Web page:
Snapshots of Deepavali


And finally the day is here¬† – Diwali, also known as “Deepavali’ – The Festival of Lights.

On this historic day, Lord Rama vanquished the evil King Raavan, and returned triumphantly to Ayodhya. And in honour of this occasion, all of India celebrates it by cleaning out their homes, lighting lamps and being decked out in their finery.

There are pujas at homes and offices, gifts are exchanged, houses are decorated with lamps and lights  Рkind of like the Christmas for Hindus.

Here are some pictures I snapped of Deepavali around me –

Prep for Puja

Prep for Puja

Puja at Office

Puja at Office

image

image

Sweets after Puja

Gift Box from Office

Gift Box from Office

Dryfruits

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Thanksgiving Day across Cultures


Thanksgiving DayOh….it is Thanksgiving Day today in the United States. Or so my calendar proclaims. That set me thinking……how did the custom of Thanksgiving originate? Is it exclusive to the United States or are there such customs the world over? For that matter, what are the Americans giving thanks for when they celebrate Thanksgiving?

I donned my Google hat and started searching the term ‘Thanksgiving Moon cakesorigins’. One of the first answers that caught my eye was ‘Celebrated first by the Pilgrims at Plymouth, Massachusetts in 1621′. So Thanksgiving is in remembrance of the Pilgrims arriving safely on the North American continent. This was celebrated in December. However, later a Government proclamation decided that Thanksgiving ought to be celebrated on the fourth Thursday of every November.

Then I found the Wikipedia entry for Thanksgiving – “The Thanksgiving Bountyprecise historical origin of the holiday is disputed. Although Americans commonly believe that the first Thanksgiving happened in 1621 at Plymouth, Massachusetts, there is some evidence for an earlier harvest celebration by Spanish explorers in Florida during 1565. There was also a celebration two years before Plymouth (in 1619) in Virginia. There was a Thanksgiving of sorts in Newfoundland, modern-day Canada in 1578 but it was to celebrate a homecoming instead of the harvest.”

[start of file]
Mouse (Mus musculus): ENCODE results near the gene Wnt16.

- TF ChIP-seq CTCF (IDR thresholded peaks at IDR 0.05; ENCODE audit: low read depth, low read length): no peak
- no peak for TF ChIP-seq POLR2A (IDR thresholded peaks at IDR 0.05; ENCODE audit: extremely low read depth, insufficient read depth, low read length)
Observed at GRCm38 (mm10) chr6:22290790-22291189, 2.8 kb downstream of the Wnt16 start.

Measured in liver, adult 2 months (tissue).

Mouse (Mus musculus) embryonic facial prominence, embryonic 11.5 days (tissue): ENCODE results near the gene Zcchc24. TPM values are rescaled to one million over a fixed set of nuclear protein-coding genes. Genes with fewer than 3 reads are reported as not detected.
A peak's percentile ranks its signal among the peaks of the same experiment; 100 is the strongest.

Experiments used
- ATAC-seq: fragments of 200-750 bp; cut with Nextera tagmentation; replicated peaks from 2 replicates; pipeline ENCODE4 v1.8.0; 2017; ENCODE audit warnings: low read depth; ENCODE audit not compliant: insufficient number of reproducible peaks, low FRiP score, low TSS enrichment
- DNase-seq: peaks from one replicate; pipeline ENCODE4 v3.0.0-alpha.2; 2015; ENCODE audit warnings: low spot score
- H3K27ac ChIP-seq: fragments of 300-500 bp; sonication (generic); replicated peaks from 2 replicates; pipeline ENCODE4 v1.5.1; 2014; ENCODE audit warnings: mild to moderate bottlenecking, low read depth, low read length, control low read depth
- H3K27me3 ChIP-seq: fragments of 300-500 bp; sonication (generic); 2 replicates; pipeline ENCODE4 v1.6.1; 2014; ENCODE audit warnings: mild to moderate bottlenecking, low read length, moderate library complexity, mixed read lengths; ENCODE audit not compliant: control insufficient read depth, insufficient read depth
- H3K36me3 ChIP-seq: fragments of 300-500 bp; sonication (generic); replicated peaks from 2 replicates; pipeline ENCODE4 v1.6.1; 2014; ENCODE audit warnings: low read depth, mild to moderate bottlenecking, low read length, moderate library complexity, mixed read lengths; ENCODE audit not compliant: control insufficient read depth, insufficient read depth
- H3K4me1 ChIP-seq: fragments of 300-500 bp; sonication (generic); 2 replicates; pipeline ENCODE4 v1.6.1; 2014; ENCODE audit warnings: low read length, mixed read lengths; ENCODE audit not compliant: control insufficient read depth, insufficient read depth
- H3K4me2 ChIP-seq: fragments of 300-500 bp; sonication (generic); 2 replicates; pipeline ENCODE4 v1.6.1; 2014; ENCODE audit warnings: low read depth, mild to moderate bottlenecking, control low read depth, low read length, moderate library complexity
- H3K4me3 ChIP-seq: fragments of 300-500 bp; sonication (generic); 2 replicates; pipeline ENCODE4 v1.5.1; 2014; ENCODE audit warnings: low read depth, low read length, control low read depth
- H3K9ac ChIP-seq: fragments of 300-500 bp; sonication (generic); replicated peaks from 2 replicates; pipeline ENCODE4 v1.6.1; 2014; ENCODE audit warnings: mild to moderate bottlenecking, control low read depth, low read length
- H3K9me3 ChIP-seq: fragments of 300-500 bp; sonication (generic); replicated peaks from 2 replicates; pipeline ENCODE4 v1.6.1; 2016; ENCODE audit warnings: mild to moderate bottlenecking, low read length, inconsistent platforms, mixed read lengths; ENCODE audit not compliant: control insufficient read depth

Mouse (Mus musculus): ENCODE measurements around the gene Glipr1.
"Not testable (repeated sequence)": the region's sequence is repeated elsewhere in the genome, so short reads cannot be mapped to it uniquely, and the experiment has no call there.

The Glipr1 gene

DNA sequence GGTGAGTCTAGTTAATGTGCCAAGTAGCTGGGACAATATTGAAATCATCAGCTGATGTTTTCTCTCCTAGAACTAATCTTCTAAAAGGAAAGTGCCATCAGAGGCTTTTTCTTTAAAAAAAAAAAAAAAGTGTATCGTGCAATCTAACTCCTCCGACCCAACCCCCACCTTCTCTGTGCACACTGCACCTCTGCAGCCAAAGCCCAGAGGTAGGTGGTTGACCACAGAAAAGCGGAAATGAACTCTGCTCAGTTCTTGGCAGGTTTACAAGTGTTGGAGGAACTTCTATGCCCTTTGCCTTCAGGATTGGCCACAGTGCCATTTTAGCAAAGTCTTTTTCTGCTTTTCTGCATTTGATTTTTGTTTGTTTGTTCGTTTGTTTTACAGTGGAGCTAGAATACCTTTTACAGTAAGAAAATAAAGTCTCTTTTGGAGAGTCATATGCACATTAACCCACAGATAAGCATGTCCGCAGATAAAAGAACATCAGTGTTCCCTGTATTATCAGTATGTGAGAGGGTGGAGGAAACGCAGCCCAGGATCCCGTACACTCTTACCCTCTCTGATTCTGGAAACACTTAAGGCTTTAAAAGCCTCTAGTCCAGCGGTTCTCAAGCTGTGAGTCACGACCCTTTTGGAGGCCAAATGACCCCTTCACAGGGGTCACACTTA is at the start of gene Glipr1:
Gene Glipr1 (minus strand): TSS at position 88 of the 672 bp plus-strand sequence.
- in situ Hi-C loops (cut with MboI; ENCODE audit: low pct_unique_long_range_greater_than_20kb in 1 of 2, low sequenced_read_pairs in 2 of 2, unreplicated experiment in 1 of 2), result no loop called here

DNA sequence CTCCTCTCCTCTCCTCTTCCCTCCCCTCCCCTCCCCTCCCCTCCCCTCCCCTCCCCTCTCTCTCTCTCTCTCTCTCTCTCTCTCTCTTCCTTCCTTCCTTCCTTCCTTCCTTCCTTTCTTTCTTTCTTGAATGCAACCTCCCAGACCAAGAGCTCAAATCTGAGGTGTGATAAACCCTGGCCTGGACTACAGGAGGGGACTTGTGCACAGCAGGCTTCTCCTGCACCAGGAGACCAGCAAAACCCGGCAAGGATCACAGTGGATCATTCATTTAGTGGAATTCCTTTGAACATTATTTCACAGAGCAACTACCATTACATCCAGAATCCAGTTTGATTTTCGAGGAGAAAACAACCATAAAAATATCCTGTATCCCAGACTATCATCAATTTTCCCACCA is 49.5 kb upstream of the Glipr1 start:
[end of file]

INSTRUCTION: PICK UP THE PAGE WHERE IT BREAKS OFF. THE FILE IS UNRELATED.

Well now…that makes one thing clear – The Americans have still not agreed on why they celebrate Thanksgiving.

However, after reading up on the subject, it seems that Thanksgiving is on a parallel with the PongalHarvest festivals in many parts of the world, all of which are intended to thank the deities for the bounty showered on them. India has different festivals for celebrating harvests – Pongal, Onam, Holi are all harvest fetes in different parts on India. Samhain is a traditional Celtic festival for celebrating fertility. The ancient Romans celebrate the festival called Cerelia dedicated to Ceres, the goddess of grain. The wine-loving Greeks also had two festivals dedicated to Demeter and Bacchus, gods of grain and wine, to make sure that they had a good harvest of grains and grapes. The Chinese have the festival of the Harvest Moon where they traditionally distribute moon cakes.

Thanksgiving is inherent in humans – the need to be thankful to some higher power. Life itself is a blessing and celebrating it and giving thanks is the purpose of celebrating Thanksgiving Day once a year. Though known by different names across different cultures worldwide, I sincerely hope we never forget the custom of giving thanks for blessings received.